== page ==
Young Goodman Brown and Other Hawthorne Short Stories
Twice-Tilled Tracts: Revisions of the Garden of Eden in Hawthorne's Short Stories
Hawthorne marks his characters as potential usurpers of God who are undermined by an inability to negotiate with human chaos. Confronted with examples of imperfection or fragmentation, the scientific minds of "The Birthmark," "Rappaccinis Daughter," and "Ethan Brand" attempt to efface or fuse flaws as they seek an impossible ideal of total encapsulation and order. Unsatisfied with writing a Psalm, they try to script the entire Bible. This analogy is not incidentalthe three stories are all, to some extent, revisions of the Garden of Eden tale. The trio attempts to reconfigure Original Sin, either by blotting it out or by internalizing and conquering sin to the point of self-deification. The latter is particularly key for Hawthorne, a writer who crafts his prose with immaculate precision and detail, ostensibly the marks of the omniscient narrator. Yet Hawthorne concedes the impossibility of full comprehension of a character, or at least his unwillingness to seek such a conclusive appraisal, and consequently refrains from directing the reader to a similar resolution.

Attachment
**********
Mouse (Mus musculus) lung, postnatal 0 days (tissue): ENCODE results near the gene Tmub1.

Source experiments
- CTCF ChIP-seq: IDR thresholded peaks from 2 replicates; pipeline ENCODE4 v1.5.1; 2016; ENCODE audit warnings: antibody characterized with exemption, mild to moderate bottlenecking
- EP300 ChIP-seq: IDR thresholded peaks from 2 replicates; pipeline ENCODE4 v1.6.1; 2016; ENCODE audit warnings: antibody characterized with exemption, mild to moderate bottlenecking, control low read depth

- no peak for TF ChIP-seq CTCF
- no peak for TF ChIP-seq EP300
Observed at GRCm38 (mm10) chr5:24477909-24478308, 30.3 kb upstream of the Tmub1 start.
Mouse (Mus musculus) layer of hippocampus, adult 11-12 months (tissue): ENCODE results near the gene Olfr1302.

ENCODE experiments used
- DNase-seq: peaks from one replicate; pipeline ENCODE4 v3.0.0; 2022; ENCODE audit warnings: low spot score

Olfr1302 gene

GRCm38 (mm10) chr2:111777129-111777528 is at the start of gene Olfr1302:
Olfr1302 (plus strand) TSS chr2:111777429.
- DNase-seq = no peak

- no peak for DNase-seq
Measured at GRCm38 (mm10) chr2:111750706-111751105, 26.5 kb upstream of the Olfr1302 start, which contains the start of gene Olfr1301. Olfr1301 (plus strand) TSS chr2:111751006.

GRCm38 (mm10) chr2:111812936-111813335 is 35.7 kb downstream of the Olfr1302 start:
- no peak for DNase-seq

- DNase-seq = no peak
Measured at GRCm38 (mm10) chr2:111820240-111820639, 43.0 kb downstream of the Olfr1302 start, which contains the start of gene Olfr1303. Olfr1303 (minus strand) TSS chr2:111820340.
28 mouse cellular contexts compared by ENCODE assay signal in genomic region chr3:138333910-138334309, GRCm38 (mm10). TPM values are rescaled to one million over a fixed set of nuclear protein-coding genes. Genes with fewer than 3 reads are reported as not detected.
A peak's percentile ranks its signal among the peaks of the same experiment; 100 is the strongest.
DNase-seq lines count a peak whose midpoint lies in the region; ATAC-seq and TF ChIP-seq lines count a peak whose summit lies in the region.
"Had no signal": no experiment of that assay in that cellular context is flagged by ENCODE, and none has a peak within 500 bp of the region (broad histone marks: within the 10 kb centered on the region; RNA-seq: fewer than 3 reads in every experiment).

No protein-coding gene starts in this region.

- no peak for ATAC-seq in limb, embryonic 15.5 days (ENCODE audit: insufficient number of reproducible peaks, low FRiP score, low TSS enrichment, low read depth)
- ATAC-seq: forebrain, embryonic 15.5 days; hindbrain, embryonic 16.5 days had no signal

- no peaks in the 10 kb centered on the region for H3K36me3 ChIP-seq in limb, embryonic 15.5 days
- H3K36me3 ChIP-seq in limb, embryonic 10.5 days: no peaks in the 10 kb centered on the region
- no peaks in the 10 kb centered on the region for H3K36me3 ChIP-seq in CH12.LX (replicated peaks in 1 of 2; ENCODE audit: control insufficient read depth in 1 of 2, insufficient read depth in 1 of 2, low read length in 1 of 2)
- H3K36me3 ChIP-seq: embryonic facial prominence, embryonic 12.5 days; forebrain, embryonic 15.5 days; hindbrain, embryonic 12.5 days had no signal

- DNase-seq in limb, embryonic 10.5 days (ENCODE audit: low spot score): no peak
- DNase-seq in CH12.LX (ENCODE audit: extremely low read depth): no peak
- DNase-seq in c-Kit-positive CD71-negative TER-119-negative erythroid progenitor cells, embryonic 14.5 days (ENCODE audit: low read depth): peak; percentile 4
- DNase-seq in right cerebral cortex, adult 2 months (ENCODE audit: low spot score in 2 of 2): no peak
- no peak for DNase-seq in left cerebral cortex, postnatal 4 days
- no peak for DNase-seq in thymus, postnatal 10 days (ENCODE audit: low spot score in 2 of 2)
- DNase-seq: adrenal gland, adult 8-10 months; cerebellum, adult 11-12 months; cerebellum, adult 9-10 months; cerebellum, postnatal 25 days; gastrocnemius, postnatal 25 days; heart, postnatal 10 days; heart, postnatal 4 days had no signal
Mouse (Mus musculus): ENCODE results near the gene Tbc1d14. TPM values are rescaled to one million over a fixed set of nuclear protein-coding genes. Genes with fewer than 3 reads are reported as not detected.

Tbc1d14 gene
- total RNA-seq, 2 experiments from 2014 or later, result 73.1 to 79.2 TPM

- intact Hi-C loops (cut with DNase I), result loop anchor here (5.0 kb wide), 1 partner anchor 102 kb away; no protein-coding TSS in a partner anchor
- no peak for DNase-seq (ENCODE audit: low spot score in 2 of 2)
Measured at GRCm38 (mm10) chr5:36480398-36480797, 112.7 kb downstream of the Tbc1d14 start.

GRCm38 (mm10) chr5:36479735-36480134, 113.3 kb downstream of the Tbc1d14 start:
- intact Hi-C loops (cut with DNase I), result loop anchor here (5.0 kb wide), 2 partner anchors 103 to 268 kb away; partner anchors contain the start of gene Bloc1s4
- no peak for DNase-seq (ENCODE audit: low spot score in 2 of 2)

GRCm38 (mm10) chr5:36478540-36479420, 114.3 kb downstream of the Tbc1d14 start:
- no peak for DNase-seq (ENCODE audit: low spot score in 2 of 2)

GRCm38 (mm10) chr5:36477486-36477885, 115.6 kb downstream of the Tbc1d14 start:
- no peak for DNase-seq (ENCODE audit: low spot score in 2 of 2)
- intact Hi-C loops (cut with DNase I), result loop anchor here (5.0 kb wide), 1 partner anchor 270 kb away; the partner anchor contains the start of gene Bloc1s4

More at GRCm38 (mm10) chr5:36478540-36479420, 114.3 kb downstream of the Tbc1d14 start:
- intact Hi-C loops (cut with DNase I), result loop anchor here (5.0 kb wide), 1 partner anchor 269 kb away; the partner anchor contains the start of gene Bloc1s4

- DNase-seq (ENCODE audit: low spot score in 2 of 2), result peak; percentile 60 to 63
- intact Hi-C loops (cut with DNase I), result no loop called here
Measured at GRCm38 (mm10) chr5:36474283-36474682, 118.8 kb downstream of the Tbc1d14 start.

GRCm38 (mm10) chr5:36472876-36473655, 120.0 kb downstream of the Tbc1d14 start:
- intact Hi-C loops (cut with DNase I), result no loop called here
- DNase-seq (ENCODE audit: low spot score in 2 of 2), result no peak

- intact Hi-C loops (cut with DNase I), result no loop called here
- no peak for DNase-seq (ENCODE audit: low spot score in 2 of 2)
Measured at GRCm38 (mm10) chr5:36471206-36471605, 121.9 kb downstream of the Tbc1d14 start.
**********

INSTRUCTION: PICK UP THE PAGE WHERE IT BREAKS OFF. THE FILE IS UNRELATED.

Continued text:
Fragmentation runs through "Ethan Brand," so much that the story is subtitled "A Chapter From an Abortive Romance."...
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